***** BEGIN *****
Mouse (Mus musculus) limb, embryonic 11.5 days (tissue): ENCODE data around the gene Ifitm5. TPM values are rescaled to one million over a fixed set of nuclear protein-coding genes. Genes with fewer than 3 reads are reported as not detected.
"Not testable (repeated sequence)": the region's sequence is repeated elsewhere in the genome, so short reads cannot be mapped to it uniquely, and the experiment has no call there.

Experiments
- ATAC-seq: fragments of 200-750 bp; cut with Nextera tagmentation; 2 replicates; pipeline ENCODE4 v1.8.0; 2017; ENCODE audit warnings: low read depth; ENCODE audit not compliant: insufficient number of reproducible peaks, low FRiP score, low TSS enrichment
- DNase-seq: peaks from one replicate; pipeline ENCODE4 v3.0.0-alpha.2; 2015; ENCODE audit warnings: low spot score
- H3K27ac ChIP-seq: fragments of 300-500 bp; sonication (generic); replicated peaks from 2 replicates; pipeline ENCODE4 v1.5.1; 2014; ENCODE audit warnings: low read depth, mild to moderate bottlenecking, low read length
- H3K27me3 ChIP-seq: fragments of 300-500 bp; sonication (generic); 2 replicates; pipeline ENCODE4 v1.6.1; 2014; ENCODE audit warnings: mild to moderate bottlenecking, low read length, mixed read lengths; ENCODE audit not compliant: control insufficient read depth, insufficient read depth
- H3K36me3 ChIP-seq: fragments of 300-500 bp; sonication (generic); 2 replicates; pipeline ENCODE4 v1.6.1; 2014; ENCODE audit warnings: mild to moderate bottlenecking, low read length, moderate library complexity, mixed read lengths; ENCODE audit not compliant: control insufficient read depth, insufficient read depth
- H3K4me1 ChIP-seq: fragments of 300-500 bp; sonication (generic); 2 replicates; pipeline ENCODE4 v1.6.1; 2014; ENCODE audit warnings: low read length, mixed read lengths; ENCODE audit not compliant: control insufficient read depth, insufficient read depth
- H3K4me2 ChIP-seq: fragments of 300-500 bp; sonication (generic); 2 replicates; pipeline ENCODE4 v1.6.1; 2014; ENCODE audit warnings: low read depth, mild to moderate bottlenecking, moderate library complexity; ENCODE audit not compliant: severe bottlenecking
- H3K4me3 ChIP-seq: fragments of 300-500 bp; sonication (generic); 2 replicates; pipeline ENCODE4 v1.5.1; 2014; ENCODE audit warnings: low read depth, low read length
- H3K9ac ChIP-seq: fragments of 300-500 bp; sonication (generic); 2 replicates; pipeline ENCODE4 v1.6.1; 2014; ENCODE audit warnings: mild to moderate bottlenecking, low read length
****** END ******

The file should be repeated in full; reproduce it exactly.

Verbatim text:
Mouse (Mus musculus) limb, embryonic 11.5 days (tissue): ENCODE data around the gene Ifitm5. TPM values are rescaled to one million over a fixed set of nuclear protein-coding genes. Genes with fewer than 3 reads are reported as not detected.
"Not testable (repeated sequence)": the region's sequence is repeated elsewhere in the genome, so short reads cannot be mapped to it uniquely, and the experiment has no call there.

Experiments
- ATAC-seq: fragments of 200-750 bp; cut with Nextera tagmentation; 2 replicates; pipeline ENCODE4 v1.8.0; 2017; ENCODE audit warnings: low read depth; ENCODE audit not compliant: insufficient number of reproducible peaks, low FRiP score, low TSS enrichment
- DNase-seq: peaks from one replicate; pipeline ENCODE4 v3.0.0-alpha.2; 2015; ENCODE audit warnings: low spot score
- H3K27ac ChIP-seq: fragments of 300-500 bp; sonication (generic); replicated peaks from 2 replicates; pipeline ENCODE4 v1.5.1; 2014; ENCODE audit warnings: low read depth, mild to moderate bottlenecking, low read length
- H3K27me3 ChIP-seq: fragments of 300-500 bp; sonication (generic); 2 replicates; pipeline ENCODE4 v1.6.1; 2014; ENCODE audit warnings: mild to moderate bottlenecking, low read length, mixed read lengths; ENCODE audit not compliant: control insufficient read depth, insufficient read depth
- H3K36me3 ChIP-seq: fragments of 300-500 bp; sonication (generic); 2 replicates; pipeline ENCODE4 v1.6.1; 2014; ENCODE audit warnings: mild to moderate bottlenecking, low read length, moderate library complexity, mixed read lengths; ENCODE audit not compliant: control insufficient read depth, insufficient read depth
- H3K4me1 ChIP-seq: fragments of 300-500 bp; sonication (generic); 2 replicates; pipeline ENCODE4 v1.6.1; 2014; ENCODE audit warnings: low read length, mixed read lengths; ENCODE audit not compliant: control insufficient read depth, insufficient read depth
- H3K4me2 ChIP-seq: fragments of 300-500 bp; sonication (generic); 2 replicates; pipeline ENCODE4 v1.6.1; 2014; ENCODE audit warnings: low read depth, mild to moderate bottlenecking, moderate library complexity; ENCODE audit not compliant: severe bottlenecking
- H3K4me3 ChIP-seq: fragments of 300-500 bp; sonication (generic); 2 replicates; pipeline ENCODE4 v1.5.1; 2014; ENCODE audit warnings: low read depth, low read length
- H3K9ac ChIP-seq: fragments of 300-500 bp; sonication (generic); 2 replicates; pipeline ENCODE4 v1.6.1; 2014; ENCODE audit warnings: mild to moderate bottlenecking, low read length